The shoulder-season months of March through to May are some of the best times to visit Spain and its islands, with dramatic Holy Week processions taking place throughout the country and with the entire peninsula blossoming with vivid blooms. Fewer visitors and cooler temperatures at this time of year make spring the perfect time to explore Spain in comfort, discovering the country’s authentic culture and extraordinary landmarks and landscapes. 

Below are five destinations to visit in Spain this spring. 

Palma de Mallorca, the Balearic Islands 

Whilst many associate the Balearic Islands with school holidays and summer months, this charming archipelago comes into its own during the shoulder seasons of spring and summer, where fewer visitors make the Islands ripe for exploration by foot, bike or boat. Mallorca’s capital, Palma, is particularly charming during spring, with long days perfect for wandering down Passeig del Born – the city’s renowned shaded shopping street – and admiring the dramatic cathedral of La Seu. Visitors can use Palma as a base to explore the rest of Mallorca, which is covered in thousands of almond trees blossoming during early Spring, covering the island in a pink-and-white blanket. Cycling is particularly popular in Mallorca where, during shoulder season, beaches are emptier, and lanes and villages are quieter. 

Seville, Andalusia 

The historic city of Seville is known for its soaring temperatures in the summer, making spring one of the best times to visit this city to enjoy comfortable, warm climes. Travellers can wander through the winding streets, explore the Dueñas Palace, watch the world pass by while sipping sangrias at pavement cafes, and possibly catch a local flamenco performance. Seville simply blooms during spring, with the arrival of the much-anticipated annual Feria de Abril (April Fair). This legendary week-long festival, originally a cattle fair, takes place two weeks after Easter, and includes  hundreds of stalls and marquees where locals gather, colourful flamenco and music displays, horse and carriage parades, and much more.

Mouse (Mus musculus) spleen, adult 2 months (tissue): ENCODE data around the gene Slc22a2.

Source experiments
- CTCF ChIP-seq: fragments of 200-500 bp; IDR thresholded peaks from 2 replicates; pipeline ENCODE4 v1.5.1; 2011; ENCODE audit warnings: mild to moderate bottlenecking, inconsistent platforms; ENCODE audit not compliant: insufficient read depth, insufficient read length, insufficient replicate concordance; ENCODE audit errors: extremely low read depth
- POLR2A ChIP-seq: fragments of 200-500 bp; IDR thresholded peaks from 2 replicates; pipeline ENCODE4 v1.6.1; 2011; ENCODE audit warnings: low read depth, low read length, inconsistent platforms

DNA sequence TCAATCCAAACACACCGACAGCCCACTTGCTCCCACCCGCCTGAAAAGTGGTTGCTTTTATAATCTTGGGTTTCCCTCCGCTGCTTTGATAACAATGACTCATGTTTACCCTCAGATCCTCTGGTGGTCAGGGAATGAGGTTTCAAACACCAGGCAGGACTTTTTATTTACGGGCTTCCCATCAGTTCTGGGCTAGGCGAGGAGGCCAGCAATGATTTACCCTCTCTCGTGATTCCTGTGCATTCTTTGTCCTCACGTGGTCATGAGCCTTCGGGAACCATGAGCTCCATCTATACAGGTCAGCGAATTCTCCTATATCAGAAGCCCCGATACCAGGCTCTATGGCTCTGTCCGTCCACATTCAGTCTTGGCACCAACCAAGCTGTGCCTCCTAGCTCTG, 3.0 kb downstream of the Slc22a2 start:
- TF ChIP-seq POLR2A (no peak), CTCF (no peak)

Cieza, Murcia 

The lesser-known region of Murcia is home to one of the most spectacular natural spring sights: the blossoming of the peach trees at Cieza. Cieza itself is a historic town overflowing with history and, each spring, the environs of the town light up with vibrant pink blossoms – La Floración en Cieza. In 2023, a new Vía Verde greenway opened, allowing guests to take in the most beautiful views of the blossom. Cieza’s Holy Week celebrations are classified as an event of National Tourist Interest, during which colourful parades and a passion play take place. Whilst exploring Cieza, travellers should not miss a visit to the region’s capital, Murcia, which is home to extraordinary Moorish history and awe-inspiring Baroque architecture.  

Barcelona, Catalunya 

Barcelona attracts crowds throughout the year, but spring is perhaps the best time to explore one of Spain’s most popular cities – without the summer crowds. Visitors can escape Barcelona’s high summer temperatures with a trip earlier in the year, exploring Gaudí’s works or sitting back and soaking up the atmosphere on one of the city’s renowned beaches. The streets burst with colour in spring, and guests can take in the view by taking the cable car up to Montjuic, whose gardens are similarly technicolour during this season. Spring also brings with it some of the region’s best produce – enjoy sweet and tender calçots (a variety of onion) between January and April, a local specialty. On 23 April, join Catalonians to celebrate the lively festival of Barcelona’s patron saint, Sant Jordi: this festival is a delight for book-lovers, with the custom being to exchange roses and books with loved ones. 

Castilla y León 

One of the most memorable and moving places to visit during Semana Santa or Holy Week (this year celebrated between 24 and 30 March) is the province of Castilla y León, where Holy Week celebrations are a serious affair. In the town of Valladolid, the historic celebrations comprise of dramatic, costumed processions through the streets carrying religious statues, accompanied by sombre music and drumbeats. Holy week in Zamora, one of the oldest of such traditions in Spain, is particularly solemn, with hundreds processing through the streets to the accompaniment of funereal music or polyphonic chant, or even in complete silence. 

Want more suggestions of the best places to visit in Spain this spring? Find some more options below: 


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